Study Paint of Piper

Just finished a new study painting of a Piper in all his pomp and splendor! This piece has taken on new significance since I’ve been practicing on my chanter and have realized how much skill and dedication pipers have. Kudos to ALL of you!
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MARCH FIRE ENGINEERING MAG CARTOON

Why is it that some RIT crew members think that a fast and effective operation means emptying every compartment on their rig and carrying it inside to preform a rescue? You’ve seen these people, the ones in their bright yellow RIT vest standing like statues in a mountain of equipment waiting to leap into a rescue situation. I have even taught in a few departments that insist on taking a chainsaw into a smoke-filled, zero visibility environment as standard first-in practice (WTF?)!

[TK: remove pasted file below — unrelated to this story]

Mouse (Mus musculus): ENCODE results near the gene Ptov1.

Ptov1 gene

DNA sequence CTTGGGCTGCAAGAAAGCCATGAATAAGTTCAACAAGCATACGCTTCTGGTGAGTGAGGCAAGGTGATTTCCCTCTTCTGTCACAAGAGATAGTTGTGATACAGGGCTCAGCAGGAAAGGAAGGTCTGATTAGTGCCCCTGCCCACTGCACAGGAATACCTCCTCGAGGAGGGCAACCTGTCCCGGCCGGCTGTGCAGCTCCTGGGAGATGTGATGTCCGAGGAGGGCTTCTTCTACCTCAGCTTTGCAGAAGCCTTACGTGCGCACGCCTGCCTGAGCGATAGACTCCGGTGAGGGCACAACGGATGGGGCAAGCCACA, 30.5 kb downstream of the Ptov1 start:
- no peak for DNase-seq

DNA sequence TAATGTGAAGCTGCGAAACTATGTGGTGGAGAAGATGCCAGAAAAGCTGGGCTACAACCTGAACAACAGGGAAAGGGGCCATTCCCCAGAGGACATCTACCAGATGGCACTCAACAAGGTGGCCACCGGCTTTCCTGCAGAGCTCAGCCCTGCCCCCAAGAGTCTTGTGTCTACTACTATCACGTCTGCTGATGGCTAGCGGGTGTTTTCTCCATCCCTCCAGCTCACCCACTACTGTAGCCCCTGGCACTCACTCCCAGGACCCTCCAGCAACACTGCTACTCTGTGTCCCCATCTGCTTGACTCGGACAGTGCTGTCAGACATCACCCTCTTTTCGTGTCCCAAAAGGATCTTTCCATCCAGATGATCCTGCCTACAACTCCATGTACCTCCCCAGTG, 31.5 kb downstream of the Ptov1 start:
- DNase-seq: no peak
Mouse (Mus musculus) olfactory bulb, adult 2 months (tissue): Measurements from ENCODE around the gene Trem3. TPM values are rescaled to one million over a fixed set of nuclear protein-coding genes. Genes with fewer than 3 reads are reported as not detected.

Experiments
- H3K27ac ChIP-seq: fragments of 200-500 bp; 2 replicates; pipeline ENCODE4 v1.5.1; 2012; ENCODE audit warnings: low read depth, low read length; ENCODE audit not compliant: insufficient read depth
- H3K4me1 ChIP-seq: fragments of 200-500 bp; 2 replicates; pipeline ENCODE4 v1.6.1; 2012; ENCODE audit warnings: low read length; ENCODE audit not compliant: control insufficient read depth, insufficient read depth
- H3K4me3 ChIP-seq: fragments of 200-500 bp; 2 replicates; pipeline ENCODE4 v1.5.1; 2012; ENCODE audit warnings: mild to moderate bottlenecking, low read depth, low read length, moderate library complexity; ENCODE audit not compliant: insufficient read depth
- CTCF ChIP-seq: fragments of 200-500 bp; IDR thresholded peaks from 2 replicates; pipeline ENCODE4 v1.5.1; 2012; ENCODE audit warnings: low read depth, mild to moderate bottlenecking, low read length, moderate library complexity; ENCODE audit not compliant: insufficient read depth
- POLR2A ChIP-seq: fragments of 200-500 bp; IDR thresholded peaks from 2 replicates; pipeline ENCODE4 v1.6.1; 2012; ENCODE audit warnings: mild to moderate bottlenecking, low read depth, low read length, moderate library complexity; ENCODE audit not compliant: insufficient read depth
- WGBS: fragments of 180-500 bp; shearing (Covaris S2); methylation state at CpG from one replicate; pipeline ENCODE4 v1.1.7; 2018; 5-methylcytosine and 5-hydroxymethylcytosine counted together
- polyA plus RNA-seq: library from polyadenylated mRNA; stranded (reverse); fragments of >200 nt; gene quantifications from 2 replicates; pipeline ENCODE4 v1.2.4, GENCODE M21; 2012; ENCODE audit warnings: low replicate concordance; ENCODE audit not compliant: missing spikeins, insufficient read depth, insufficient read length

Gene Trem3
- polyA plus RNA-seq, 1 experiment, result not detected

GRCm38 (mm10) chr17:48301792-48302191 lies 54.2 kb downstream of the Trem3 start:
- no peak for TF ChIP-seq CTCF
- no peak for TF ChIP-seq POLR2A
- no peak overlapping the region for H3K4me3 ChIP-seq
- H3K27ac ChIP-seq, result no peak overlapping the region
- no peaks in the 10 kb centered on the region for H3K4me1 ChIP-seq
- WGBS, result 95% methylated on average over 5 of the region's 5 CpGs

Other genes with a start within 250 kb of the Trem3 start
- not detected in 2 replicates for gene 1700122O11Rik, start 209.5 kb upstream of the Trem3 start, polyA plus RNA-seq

I like to think of RIT as a well organized, trained, and proactive safety team – intervening before an issue arises (e.g., placing ladders, pulling support hand-lines, enforcing fire ground safety, ect…). It’s a simple concept; try to stop something bad from happening before something bad happens.

However, in the rare occurrence that something goes wrong, this team needs to be ready, competent, and able to move fast and light with the bare minimum of equipment. Believe me, I could ramble on with a dissertation regarding my thoughts on training and the application of RIT. But for now I’ll just say; remember, the “R” in RIT stands for rapid, not restricted.